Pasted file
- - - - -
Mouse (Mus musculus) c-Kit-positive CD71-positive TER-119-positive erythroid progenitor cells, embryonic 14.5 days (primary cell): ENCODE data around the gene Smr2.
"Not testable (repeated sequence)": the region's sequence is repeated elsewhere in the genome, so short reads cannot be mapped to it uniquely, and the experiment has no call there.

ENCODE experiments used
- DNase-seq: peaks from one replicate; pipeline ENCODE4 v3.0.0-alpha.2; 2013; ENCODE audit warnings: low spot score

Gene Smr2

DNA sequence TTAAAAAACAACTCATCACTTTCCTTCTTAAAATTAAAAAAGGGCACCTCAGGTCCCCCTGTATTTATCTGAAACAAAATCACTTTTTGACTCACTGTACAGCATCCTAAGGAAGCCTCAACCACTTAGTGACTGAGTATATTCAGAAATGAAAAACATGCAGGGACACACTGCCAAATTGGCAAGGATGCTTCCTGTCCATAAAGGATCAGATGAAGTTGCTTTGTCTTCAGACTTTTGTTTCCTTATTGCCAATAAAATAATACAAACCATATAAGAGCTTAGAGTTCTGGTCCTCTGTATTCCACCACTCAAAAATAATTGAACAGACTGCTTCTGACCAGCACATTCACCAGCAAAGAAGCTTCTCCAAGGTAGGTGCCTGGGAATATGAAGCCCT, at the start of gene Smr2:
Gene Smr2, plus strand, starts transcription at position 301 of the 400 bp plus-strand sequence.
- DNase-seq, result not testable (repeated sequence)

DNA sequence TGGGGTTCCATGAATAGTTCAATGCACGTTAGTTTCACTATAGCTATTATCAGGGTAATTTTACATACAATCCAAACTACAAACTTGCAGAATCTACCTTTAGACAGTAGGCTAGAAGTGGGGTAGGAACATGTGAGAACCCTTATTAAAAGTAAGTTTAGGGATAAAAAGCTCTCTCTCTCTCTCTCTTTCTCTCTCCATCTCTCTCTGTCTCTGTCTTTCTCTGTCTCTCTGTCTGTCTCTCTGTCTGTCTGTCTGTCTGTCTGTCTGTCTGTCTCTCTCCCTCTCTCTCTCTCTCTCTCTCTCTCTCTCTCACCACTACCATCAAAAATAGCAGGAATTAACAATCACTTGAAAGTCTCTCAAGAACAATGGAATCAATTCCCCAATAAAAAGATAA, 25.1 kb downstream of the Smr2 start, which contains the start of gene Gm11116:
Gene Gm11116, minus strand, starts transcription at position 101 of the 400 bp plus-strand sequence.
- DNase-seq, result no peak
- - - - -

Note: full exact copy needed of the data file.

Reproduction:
Mouse (Mus musculus) c-Kit-positive CD71-positive TER-119-positive erythroid progenitor cells, embryonic 14.5 days (primary cell): ENCODE data around the gene Smr2.
"Not testable (repeated sequence)": the region's sequence is repeated elsewhere in the genome, so short reads cannot be mapped to it uniquely, and the experiment has no call there.

ENCODE experiments used
- DNase-seq: peaks from one replicate; pipeline ENCODE4 v3.0.0-alpha.2; 2013; ENCODE audit warnings: low spot score

Gene Smr2

DNA sequence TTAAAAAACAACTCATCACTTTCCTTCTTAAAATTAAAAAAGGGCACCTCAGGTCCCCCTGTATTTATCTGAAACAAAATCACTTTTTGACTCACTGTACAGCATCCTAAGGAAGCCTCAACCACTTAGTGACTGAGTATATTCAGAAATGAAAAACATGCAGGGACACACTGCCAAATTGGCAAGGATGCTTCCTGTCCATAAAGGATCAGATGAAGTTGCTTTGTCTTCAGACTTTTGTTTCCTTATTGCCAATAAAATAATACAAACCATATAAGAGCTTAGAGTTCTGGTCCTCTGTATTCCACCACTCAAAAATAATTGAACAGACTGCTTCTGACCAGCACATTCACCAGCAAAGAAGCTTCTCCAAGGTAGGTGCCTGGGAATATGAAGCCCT, at the start of gene Smr2:
Gene Smr2, plus strand, starts transcription at position 301 of the 400 bp plus-strand sequence.
- DNase-seq, result not testable (repeated sequence)

DNA sequence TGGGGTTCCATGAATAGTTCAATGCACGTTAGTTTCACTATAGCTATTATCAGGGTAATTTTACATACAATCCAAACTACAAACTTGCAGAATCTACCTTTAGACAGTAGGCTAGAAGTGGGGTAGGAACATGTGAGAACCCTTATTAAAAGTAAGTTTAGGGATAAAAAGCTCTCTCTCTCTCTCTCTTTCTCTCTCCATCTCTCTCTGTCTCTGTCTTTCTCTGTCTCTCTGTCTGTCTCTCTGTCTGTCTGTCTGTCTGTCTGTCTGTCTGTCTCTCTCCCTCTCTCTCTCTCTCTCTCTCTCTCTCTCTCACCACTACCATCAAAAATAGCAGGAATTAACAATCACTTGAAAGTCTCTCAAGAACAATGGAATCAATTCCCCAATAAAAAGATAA, 25.1 kb downstream of the Smr2 start, which contains the start of gene Gm11116:
Gene Gm11116, minus strand, starts transcription at position 101 of the 400 bp plus-strand sequence.
- DNase-seq, result no peak